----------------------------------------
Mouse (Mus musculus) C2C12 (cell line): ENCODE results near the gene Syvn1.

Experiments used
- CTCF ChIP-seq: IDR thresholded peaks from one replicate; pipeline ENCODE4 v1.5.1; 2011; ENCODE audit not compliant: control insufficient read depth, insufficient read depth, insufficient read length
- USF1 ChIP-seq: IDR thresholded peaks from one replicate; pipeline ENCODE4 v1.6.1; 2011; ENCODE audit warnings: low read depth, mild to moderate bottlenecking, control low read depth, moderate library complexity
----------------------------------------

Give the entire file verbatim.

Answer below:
Mouse (Mus musculus) C2C12 (cell line): ENCODE results near the gene Syvn1.

Experiments used
- CTCF ChIP-seq: IDR thresholded peaks from one replicate; pipeline ENCODE4 v1.5.1; 2011; ENCODE audit not compliant: control insufficient read depth, insufficient read depth, insufficient read length
- USF1 ChIP-seq: IDR thresholded peaks from one replicate; pipeline ENCODE4 v1.6.1; 2011; ENCODE audit warnings: low read depth, mild to moderate bottlenecking, control low read depth, moderate library complexity